Monday, August 7, 2017

The Hell Hole in early Arizona

Alcatraz of the Desert or Hell Hole of Arizona – both are appropriate names for the Yuma Territorial Prison (1885-1909).

It was built at a cost of  $25,000.  In this arid desert land, the only materials available for construction were local rock and handmade adobe bricks.  Once it was up and running, the labor for the many additions to house more prisoners, came from the prisoners themselves.

Prisoners were packed 6 to a cell.  Each 8 foot by 9 foot cell contained 2 tiers of bunks, 3 bunks to each tier, no wider than 18 inches.  The steel bunks had a skimpy straw tick mattress and one blanket.  There was not a wash basin or toilet facilities.  Only a bucket, which was emptied once daily (most of the time).   Think about it – 120 degree heat, 6 men, one bucket.  Multiply that by many cells of six men each.

Inside the prison was the dreaded, “Snake Den”.  So named for the rattlesnakes that seemed to find their way in.  The den was hollowed out of solid rock.  It was 10 x 10 with only a tiny hole at the top for  a minimum of ventilation.  This was solitary confinement.  The room was totally bare except for a chain that the prisoner was chained to.  No blanket, no mattress not even a bucket.  The men used one corner of the room.  Water and one small loaf of bread was delivered daily.

As you can imagine, prison breaks were attempted frequently. During one of these attempts, 3 guards were overpowered and killed including the one manning the Gatling, which was in a tower that overlooked the prison.  Escape looked certain, until gunfire came from the Gatling.  In disbelief the prisoners looked up to see the pretty wife of the prison superintendent, Mrs. Ingalls, manning the gun.  The prisoners had great respect for this woman as she had started a library, improved living conditions, and even brought them treats from her kitchen.  She had also taught those who wanted to learn, how to read.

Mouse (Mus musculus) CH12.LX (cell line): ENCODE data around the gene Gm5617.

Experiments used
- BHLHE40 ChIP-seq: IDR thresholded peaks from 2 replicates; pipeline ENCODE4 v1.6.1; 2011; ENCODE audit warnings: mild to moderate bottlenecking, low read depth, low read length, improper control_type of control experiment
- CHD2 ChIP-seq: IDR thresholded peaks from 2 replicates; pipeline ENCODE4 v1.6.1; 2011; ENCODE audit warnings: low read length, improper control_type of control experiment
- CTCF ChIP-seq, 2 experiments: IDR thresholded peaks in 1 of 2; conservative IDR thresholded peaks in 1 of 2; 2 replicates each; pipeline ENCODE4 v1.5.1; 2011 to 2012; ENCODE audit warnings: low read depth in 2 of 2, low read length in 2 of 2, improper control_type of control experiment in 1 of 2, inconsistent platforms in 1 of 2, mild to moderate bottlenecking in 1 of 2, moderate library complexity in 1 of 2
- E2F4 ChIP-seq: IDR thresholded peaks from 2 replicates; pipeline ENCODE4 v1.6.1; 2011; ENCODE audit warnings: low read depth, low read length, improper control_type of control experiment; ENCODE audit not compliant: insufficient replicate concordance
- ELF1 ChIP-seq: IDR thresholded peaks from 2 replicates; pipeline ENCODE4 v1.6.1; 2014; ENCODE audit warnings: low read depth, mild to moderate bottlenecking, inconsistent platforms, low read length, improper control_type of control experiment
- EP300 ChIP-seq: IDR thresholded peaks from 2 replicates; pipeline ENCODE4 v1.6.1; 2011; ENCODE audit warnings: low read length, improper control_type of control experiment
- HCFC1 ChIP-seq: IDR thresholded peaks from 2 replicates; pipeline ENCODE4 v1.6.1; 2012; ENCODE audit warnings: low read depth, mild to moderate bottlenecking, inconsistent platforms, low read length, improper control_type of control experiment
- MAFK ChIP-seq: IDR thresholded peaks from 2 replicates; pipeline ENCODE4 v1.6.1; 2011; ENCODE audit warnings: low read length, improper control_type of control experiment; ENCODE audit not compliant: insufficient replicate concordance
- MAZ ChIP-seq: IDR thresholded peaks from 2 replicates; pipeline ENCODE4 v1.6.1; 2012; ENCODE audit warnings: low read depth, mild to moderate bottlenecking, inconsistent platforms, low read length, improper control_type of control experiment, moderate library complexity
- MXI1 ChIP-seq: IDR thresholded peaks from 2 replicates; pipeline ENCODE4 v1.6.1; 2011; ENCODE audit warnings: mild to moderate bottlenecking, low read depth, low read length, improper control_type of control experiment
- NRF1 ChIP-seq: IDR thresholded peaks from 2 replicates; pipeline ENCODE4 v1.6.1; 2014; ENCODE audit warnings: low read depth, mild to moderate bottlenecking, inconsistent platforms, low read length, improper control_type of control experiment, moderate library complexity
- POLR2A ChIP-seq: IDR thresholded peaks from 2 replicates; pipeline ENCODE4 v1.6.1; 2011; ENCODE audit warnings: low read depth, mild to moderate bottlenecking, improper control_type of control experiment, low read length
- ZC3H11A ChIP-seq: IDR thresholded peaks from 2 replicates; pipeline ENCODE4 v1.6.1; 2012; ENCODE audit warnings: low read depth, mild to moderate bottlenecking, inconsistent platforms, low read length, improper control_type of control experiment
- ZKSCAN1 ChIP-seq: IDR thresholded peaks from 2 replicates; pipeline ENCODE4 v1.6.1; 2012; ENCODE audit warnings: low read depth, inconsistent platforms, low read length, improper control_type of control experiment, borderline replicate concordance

Nobody moved.  You don’t shoot a woman!  One less chivalrous prisoner screamed, “Shoot her you fools! What are you waiting for?”  Gunfire erupted but Dora Ingalls continued constant fire and within the hour things were under control.

In the years of operation the prison held a total of 3,069 people, including 29 women.  It averaged less than 1 successful escape every year (26).  111 died while at the prison, mostly from Tuberculosis.

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Thanks for stopping by to take a look  at The Hell Hole of Arizona.  Some of the authors from Sweet Americana Sweethearts are involved in two different sweet romance series.  Grandma's Wedding Quilts and Sweethearts of Jubilee Springs.  Below are the links where you can get a better look!

Grandma's Wedding Quilts

Sweethearts of Jubilee Springs


  1. Yikes! That is quite a story about that prison! Horrible conditions! I have driven through Yuma half a dozen times and never stopped there, although I have seen the sign for it from the highway. The conditions were atrocious. I can't blame them for trying to escape. How do you sleep on 18 inches??? Ridiculous! And six men to such a small cell. A very interesting post, Penny. And it made me thankful for the conditions for prisoners today.

    1. Thanks Kathryn. I haven't been there either but after doing post, I just might try to take a look!

  2. There is no A/C in the men's unit of the TX State Prison. Temps run in the high 90's. Several deaths have been attributed to the heat. They are under a mandate from a Federal Judge to get the temp into the 80's. Sure, they were criminals, but they were sentenced to prison not death.

    1. Joe's tent City in Phoenix had coolers, for whatever good that did!

  3. I had a chance to visit Yuma Prison during college... it felt like stepping back in time...